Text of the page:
Phase-Change and Carbon Based Materials for Advanced Memory and Computing Devices
Thesis or dissertation
University of Exeter
Reason for embargo
Journal papers in preparation based on content of the thesis.
The aggressive scaling of CMOS technology, to reduce device size while also increasing device performance, has reached a point where continuing improvement is becoming increasingly problematic and alternative routes for the development of future memory and processing devices may be necessary; in this thesis the use of phase-change and carbon based materials as one such alternative route is investigated. As pointed out by Ovshinsky [1, 2] some phase-change material should be capable of non-binary arithmetic processing, multi-value logic and biological (neuromorphic) type processing. In this thesis, generic, nanometre-sized, phase-change pseudodevices were fabricated and utilised to perform various types of computational operations for the first time, including addition, subtraction, division, parallel factorization and logic using a novel resistive switching accumulator-type regime in the electrical domain. The same accumulator response is also shown to provide an electronic mimic of an integrate-and-fire type neuron. The accumulator-type regime uses fast electrical pulses to gradually crystallize a phase-change device in a finite number of steps and does not require a multilevel detection scheme. The phase-change materials used in this study were protected by a capping layer of sputtered amorphous carbon. It was found that this amorphous carbon layer also underwent a form of resistive switching when subjected to electrical pulses. In particular, sputtered amorphous carbon layers were found to switch from an initially high resistivity state to a low resistivity state when a voltage pulse was locally applied using a Conductive Atomic Force Microscope (CAFM) tip. Further experiments on amorphous carbon vertical pseudo-devices and lithographically defined planar devices showed that it has potential as a new material for Resistive Random Access Memory (ReRam) applications. The switching mechanism was identified as clustering of the sp2 hybridized carbon sites induced by Joule heating. It was not possible to reset the devices back to their initial high resistivity state presumably due to the highly conductive nature of sputtered amorphous carbon.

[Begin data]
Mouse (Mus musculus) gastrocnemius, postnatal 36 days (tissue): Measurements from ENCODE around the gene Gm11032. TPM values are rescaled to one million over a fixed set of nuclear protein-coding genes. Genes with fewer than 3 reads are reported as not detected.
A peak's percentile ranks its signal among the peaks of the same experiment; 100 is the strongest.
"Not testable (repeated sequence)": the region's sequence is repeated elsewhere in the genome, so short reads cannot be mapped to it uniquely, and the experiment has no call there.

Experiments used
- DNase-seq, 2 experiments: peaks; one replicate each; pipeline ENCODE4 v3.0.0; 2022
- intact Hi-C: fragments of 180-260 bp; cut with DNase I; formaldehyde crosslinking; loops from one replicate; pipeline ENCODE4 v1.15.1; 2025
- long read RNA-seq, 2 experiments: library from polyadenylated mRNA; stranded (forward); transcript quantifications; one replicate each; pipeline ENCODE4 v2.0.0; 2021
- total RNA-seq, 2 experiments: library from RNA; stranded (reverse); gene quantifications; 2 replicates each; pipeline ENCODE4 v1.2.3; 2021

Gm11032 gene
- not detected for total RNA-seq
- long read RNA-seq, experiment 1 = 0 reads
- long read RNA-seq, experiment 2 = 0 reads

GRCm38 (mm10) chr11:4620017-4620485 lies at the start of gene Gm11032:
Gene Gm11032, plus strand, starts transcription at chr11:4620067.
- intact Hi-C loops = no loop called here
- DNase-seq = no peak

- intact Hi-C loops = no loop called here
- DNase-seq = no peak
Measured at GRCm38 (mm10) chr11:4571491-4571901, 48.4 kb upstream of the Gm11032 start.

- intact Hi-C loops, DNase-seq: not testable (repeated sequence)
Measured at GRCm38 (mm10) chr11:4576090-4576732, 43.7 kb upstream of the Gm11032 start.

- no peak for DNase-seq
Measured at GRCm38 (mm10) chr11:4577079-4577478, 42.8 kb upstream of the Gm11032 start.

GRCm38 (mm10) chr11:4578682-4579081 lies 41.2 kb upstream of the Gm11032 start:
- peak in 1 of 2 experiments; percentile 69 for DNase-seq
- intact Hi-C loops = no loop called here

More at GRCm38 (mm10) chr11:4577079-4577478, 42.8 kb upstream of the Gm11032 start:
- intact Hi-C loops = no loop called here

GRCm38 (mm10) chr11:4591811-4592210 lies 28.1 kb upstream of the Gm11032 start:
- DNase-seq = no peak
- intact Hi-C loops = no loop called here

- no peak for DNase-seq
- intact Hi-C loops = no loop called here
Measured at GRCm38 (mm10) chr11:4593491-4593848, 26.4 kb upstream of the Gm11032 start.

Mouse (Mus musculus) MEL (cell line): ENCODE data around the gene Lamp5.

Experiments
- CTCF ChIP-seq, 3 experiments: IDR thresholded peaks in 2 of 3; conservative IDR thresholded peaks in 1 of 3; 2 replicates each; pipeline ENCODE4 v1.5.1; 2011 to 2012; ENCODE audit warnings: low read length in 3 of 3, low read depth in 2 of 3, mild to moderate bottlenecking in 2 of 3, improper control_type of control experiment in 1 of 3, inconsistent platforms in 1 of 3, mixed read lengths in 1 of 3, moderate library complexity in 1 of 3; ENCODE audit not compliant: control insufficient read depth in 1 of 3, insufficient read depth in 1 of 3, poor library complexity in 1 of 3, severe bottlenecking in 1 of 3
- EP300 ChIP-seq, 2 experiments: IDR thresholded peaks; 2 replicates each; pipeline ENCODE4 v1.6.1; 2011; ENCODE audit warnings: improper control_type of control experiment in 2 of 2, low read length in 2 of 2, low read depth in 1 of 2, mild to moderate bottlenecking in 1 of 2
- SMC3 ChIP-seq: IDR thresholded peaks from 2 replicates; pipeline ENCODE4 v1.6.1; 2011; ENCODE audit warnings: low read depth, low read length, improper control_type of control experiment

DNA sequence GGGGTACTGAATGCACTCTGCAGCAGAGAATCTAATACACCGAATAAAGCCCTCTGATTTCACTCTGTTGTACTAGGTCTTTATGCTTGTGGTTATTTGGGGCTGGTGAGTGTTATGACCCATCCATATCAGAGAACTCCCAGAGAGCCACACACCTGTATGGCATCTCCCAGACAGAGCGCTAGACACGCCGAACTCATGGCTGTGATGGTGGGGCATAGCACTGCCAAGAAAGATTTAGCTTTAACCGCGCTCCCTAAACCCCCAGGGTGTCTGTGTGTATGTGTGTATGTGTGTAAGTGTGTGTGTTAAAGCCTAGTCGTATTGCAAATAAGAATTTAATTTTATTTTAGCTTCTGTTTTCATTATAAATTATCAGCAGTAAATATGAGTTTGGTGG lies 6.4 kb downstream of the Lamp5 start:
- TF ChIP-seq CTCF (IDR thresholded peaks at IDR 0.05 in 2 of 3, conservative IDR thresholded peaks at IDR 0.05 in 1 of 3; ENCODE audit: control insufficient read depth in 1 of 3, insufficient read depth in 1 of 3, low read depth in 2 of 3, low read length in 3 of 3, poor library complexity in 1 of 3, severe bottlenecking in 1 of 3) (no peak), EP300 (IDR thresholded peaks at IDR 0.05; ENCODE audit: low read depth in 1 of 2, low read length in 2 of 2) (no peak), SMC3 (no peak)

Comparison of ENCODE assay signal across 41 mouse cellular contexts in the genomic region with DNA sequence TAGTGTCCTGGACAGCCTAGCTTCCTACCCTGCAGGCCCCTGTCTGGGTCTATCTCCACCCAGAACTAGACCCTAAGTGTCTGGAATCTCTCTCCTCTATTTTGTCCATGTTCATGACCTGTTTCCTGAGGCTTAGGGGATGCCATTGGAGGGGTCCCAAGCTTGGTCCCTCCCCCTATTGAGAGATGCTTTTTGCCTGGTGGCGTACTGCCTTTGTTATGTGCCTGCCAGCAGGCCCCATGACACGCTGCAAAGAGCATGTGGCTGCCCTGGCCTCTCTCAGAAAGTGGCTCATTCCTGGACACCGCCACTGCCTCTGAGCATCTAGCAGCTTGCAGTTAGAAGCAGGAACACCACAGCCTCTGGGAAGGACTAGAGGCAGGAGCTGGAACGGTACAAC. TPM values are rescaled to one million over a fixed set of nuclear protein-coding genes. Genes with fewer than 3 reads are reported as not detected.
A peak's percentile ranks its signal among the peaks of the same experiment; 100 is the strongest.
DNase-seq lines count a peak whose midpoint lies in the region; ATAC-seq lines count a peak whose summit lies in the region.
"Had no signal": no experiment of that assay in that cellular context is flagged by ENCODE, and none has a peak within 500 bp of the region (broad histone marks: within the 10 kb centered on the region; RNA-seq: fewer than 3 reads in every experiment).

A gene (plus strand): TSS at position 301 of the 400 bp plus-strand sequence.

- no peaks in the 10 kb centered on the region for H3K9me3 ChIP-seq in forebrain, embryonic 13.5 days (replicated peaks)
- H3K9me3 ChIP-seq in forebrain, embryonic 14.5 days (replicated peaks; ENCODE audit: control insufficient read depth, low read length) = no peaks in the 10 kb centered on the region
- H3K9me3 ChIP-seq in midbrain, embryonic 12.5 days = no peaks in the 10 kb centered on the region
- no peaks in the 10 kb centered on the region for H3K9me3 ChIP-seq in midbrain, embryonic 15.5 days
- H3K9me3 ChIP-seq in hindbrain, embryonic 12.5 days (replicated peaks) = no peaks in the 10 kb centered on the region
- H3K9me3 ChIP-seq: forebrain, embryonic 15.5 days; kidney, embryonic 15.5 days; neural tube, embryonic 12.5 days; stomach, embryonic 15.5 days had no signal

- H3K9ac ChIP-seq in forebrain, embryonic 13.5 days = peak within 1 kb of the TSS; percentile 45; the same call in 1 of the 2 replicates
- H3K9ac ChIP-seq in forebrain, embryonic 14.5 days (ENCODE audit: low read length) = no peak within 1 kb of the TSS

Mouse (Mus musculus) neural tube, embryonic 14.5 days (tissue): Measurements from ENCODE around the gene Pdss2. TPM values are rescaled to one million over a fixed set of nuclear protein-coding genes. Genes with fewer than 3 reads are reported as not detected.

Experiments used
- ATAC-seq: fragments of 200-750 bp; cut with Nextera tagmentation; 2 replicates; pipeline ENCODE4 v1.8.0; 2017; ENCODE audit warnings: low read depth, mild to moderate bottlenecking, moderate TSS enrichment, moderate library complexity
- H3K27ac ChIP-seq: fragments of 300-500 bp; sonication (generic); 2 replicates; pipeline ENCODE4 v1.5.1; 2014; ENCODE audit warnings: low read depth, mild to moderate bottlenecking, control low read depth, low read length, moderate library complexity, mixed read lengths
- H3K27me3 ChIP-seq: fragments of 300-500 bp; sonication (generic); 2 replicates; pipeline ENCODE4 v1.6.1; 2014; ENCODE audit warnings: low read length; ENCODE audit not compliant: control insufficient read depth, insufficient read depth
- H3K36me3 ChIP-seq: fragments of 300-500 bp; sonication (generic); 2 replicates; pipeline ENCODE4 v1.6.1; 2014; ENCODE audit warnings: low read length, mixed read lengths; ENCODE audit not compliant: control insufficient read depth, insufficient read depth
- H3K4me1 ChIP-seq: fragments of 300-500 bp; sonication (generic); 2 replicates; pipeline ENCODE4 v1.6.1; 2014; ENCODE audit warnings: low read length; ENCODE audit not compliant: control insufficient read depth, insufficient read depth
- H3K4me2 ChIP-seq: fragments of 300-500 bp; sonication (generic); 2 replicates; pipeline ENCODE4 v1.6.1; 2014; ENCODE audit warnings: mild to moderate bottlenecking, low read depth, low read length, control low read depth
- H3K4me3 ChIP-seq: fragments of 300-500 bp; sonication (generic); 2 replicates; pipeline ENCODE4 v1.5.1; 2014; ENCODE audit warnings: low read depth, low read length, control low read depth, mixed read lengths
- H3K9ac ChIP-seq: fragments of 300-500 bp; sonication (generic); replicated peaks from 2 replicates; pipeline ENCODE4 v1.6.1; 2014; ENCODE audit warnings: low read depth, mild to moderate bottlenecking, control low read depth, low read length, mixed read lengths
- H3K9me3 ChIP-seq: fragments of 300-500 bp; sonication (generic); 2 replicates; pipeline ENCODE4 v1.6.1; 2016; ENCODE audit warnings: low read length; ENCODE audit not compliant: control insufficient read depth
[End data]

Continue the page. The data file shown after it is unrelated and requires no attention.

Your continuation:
Doctor of Philosophy in Engineering